Using Photovoice to Shine a Light on Health Inequalities Among Youth of Color During the Pandemic

Youth social justice movements are growing in the United States and around the world, tackling important issues such as climate change, racial justice, access to education and gun control . In health care, youth involvement can lead to better understanding of patients, engagement in services, and increased trust in services. It can also promote patient and community empowerment.

Recognizing the benefits of youth engagement and leadership, a new study by researchers from Boston University School of Medicine (BUSM) and social work, presents young people’s perspectives and experiences on the issue of individual health and community during the COVID-19 pandemic.

Our research describes the work of Youth Advisory Council members, supported by a team of adults, to improve the experiences of young people of color who have been historically marginalized by the health care system.”

Katherine Gergen Barnett, Study Lead Author, MD, Clinical Associate Professor of Family Medicine, Boston University School of Medicine

The researchers used Photovoice, an established methodology that incorporates the use of cameras to capture images that are then reviewed and reflected. In this case, the goal was to explore individual and community perceptions of the health of young people of color during the COVID-19 pandemic.

The young researchers were asked to take a series of photos over three weeks focusing on what health or cleanliness meant to them and their community. They then selected five photos and shared them with the group. Questions were posed to encourage deeper reflection on the impact of social, cultural and contextual factors on how young people of color conceptualize what health means to them.

The young researchers were then asked to share their reactions to seeing the photos as a group, including what they found interesting and what stood out to them. The photos were captioned and five photos reflecting the larger story were selected. Using thematic analysis, the young researchers then reflected on the themes of the individual photos and across the photos, considering how the photos related to the research question. Through in-depth discussion and from the identified themes, the young researchers came to a consensus on the larger narrative depicted in the photos.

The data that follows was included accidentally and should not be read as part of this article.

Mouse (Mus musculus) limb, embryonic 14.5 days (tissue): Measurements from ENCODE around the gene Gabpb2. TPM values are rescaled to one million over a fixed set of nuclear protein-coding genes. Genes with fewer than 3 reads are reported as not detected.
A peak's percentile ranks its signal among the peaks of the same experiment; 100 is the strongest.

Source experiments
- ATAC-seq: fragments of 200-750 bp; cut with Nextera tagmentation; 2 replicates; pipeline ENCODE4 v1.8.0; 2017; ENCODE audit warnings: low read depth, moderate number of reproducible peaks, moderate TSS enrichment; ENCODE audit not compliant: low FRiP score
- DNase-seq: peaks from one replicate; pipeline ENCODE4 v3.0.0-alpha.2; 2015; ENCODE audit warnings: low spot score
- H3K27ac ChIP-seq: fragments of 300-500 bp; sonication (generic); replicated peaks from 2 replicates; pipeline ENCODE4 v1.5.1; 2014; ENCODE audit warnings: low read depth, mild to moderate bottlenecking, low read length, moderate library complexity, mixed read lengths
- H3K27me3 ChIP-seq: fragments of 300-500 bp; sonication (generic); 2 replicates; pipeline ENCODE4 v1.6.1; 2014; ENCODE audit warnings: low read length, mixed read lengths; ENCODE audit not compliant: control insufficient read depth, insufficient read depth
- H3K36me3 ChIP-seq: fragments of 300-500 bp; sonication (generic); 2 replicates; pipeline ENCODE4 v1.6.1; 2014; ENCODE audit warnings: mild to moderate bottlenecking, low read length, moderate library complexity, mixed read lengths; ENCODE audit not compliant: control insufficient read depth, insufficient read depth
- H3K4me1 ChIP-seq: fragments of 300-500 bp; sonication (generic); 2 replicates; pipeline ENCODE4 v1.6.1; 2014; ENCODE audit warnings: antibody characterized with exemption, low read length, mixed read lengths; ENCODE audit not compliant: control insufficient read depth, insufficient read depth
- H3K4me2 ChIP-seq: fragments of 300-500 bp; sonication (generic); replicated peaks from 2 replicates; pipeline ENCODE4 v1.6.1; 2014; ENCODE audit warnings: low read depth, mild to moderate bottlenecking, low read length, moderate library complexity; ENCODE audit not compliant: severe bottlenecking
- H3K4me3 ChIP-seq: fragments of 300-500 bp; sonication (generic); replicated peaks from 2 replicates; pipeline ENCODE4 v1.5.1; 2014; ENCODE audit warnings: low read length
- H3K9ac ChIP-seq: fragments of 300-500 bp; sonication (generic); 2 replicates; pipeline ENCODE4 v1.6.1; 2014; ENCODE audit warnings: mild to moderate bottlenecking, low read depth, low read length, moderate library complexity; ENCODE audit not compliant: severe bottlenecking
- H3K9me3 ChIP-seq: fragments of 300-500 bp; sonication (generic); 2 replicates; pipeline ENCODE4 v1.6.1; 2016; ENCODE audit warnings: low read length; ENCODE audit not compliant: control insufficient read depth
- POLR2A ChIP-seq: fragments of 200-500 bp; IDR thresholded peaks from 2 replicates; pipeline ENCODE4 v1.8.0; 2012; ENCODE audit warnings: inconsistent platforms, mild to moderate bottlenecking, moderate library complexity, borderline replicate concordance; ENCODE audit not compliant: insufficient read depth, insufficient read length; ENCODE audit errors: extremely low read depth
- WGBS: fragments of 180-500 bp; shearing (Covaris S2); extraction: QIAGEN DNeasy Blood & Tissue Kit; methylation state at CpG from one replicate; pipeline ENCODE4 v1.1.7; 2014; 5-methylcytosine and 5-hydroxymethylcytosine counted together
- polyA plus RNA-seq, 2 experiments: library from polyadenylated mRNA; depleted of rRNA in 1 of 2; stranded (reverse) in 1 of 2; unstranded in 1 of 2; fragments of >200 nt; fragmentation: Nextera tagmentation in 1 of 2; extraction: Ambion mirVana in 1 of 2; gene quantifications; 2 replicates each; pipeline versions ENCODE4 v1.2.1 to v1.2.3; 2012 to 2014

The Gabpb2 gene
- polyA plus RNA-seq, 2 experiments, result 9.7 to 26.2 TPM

The young researchers identified four themes related to individual and community health through the digital images and discussions, including: 1) Taking health into your own hands; 2) culture of toxic productivity; 3) High cost of personal health resources; and 4) inequitable health policies and services.

According to the researchers, these themes are a powerful demonstration of both the inequitable impact of COVID-19 on communities of color as well as the historical medical mistrust (of government, policymakers, and health care) in communities of color. color. “Our findings show the need to change this narrative of distrust,” said Gergen Barnett, who is also vice president of primary care innovation and transformation at Boston Medical Center.

“First, we want to create tangible change in the health resource structure in Boston’s communities of color. Second, we hope that the impact of our research will demonstrate the resilience of communities of color during the quarantine period of the pandemic. of COVID-19,” said young researcher and co-author Osasenaga Idahor.

The researchers believe this study shows the importance of creating spaces to elevate the voices and leadership of young people of color in health care decision-making. “Community engagement is critical to developing and implementing race-relevant and race-sensitive health care practices,” added corresponding author Astraea Augsberger, PhD, assistant professor at the BU School of Social Work.

These results appear online in the Journal of Community Psychology.

The young researchers in this study were members of a pilot youth advisory committee in the Department of Family Medicine at Boston Medical Center, funded by the National Center for Advancing Translational Sciences, National Institutes of Health, through the University from Boston-Clinical & Transitional Science Institute, Pilot Grant 1UL1TR001430 (Drs Augsberger and Gergen Barnett from PI).


Boston University School of Medicine

Journal reference:

Augsberger, A. et al. (2022) COVID-19 shines a light on health inequities in communities of color: a youth-led photovoice survey. Journal of Community Psychology.


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